Please login to the form below

Not currently logged in

Valneva and Pfizer initiate phase 3 Lyme disease vaccine study

VLA15 is the only Lyme disease vaccine candidate currently in clinical development


Valneva and Pfizer have announced the initiation of a phase 3 study to investigate the efficacy, safety and immunogenicity of their Lyme disease candidate VLA15.

VLA15 is the only Lyme disease vaccine candidate currently in clinical development. The vaccine uses a mechanism that targets the outer surface protein A of Borrelia burgdorferi and it has demonstrated a strong immunogenicity and safety profile in pre-clinical and clinical studies so far.

The randomised, placebo-controlled, phase 3 VALOR study plans to enrol approximately 6,000 participants aged five years and older and will be conducted at up to 50 sites located in areas where Lyme disease is highly endemic, including the US, Germany, Poland, Finland, Sweden and the Netherlands.

Three doses of VLA15 180µg or saline placebo will be administered to participants as a primary vaccination series followed by one booster dose of VLA15 or saline placebo.

Upon successful completion, Pfizer could submit a Biologics Licence Application (BLA) to the US Food and Drug Administration (FDA) and Marketing Authorisation Application (MAA) to the European Medicines Agency (EMA) in 2025.

The announcement follows the two companies entering into an Equity Subscription Agreement and updating the terms of their Collaboration and Licence Agreement for VLA15 in June.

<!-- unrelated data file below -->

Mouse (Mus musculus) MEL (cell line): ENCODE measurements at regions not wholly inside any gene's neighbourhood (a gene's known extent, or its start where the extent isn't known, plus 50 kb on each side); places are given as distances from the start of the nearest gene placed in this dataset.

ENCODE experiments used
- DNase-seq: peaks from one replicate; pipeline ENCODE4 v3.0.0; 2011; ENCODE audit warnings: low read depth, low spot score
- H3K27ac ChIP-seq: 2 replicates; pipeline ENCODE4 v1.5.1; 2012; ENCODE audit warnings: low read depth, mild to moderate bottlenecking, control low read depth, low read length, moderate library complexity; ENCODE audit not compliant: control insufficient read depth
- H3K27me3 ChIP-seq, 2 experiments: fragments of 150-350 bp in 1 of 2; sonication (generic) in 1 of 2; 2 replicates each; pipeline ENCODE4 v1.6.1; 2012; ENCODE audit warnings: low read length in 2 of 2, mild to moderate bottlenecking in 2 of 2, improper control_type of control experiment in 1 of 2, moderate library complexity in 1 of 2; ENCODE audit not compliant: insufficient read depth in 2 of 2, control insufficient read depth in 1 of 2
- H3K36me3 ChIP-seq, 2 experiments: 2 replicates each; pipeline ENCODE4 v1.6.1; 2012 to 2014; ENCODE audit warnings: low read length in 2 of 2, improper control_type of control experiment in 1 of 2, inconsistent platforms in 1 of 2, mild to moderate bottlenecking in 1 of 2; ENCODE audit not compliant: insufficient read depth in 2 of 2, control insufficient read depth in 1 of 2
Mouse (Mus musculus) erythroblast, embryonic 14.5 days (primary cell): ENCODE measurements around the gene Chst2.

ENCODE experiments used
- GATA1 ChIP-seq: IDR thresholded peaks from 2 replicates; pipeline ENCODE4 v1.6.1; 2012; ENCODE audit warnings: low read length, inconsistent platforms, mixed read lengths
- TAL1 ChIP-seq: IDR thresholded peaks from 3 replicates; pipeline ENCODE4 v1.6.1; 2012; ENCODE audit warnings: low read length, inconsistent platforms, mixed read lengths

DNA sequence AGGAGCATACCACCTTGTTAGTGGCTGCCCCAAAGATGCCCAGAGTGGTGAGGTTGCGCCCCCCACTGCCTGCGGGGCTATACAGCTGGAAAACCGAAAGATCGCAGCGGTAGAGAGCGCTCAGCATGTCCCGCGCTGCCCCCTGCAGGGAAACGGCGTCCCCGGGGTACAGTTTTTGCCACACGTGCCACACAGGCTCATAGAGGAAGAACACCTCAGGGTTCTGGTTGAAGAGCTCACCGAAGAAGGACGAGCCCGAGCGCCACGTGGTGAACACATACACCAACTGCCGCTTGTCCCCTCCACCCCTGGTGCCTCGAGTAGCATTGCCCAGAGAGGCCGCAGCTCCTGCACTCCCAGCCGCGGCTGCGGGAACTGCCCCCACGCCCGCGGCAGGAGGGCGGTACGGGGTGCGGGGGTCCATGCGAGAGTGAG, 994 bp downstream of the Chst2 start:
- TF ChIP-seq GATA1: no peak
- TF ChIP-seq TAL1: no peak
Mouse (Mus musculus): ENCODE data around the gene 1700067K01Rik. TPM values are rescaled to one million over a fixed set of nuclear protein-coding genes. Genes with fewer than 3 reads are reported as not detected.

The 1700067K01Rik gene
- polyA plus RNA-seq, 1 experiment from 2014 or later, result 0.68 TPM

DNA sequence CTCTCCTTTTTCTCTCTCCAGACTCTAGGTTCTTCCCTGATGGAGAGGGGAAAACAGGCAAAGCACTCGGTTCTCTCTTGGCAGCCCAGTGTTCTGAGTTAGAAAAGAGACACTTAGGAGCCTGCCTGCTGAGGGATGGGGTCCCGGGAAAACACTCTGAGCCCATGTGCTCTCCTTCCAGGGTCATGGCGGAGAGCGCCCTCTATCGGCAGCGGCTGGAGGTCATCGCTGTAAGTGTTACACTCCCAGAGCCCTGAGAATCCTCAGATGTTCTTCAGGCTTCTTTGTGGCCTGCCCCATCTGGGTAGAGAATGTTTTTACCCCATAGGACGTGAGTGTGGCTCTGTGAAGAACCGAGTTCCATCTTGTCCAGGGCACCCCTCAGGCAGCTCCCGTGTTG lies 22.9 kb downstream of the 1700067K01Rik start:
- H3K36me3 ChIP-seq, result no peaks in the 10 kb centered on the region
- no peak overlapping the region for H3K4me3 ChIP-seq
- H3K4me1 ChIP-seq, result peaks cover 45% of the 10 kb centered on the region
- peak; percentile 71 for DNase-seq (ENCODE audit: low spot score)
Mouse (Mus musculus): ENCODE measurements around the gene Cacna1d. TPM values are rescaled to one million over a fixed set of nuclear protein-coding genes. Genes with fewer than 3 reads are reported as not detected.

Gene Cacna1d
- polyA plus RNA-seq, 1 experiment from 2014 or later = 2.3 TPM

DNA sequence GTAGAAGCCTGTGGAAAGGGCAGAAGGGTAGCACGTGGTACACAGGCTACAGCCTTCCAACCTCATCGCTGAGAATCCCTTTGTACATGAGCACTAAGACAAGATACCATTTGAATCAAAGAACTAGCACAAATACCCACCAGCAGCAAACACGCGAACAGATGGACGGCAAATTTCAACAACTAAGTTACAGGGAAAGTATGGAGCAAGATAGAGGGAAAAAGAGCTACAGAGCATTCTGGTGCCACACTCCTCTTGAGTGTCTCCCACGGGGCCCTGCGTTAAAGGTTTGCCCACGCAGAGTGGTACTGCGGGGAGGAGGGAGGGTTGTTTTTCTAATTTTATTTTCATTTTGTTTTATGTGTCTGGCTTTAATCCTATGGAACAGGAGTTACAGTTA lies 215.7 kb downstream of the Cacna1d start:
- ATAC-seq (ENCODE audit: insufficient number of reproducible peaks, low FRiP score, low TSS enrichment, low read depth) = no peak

As per the terms of the  agreement, Valneva will receive a $25m milestone payment from Pfizer upon initiation of the phase 3 study.

Lyme disease is a systemic infection transmitted to people by infected Ixodes ticks carrying Borrelia Burgdorferi bacteria. It is estimated to affect around 476,000 people in the US and 130,000 people in Europe each year.

Early symptoms of Lyme disease, such as a gradually expanding erythematous rash called erythema migrans or more unspecific symptoms like fatigue, fever, headache, mild stiff neck, arthralgia or myalgia, are often overlooked or misinterpreted.

If left untreated, the disease can cause more serious complications including arthritis, carditis or affect the nervous system. Cases are rising as it continues to spread, underscoring the medical need for vaccination against the disease.

Annaliesa Anderson, senior vice president and head of vaccine research and development at Pfizer, said: "With increasing global rates of Lyme disease, providing a new option for people to help protect themselves from the disease is more important than ever.

“We hope that the data generated from the phase 3 study will further support the positive evidence for VLA15 to date, and we are looking forward to collaborating with the research sites across the US and Europe on this important trial."

Article by
Emily Kimber

9th August 2022

From: Research



Subscribe to our email news alerts

Featured jobs


Add my company
Anthill Agency

Digital communications agency empowering clients through their digital transformation journey. Whether through training, delivering solutions or devising digital strategies, we...

Latest intelligence

Is communication failing us?
Compelling people to care in a world oversaturated with news and information...
Are your field teams ready to excel in the new era?
A qualitative research approach to help you critically assess post-pandemic learnings and ignite the potential of meaningful interactions with HCPs....
5 Healthcare Marketing Blunders | How To Avoid Them.
Here are 5 healthcare marketing blunders and how best to avoid them....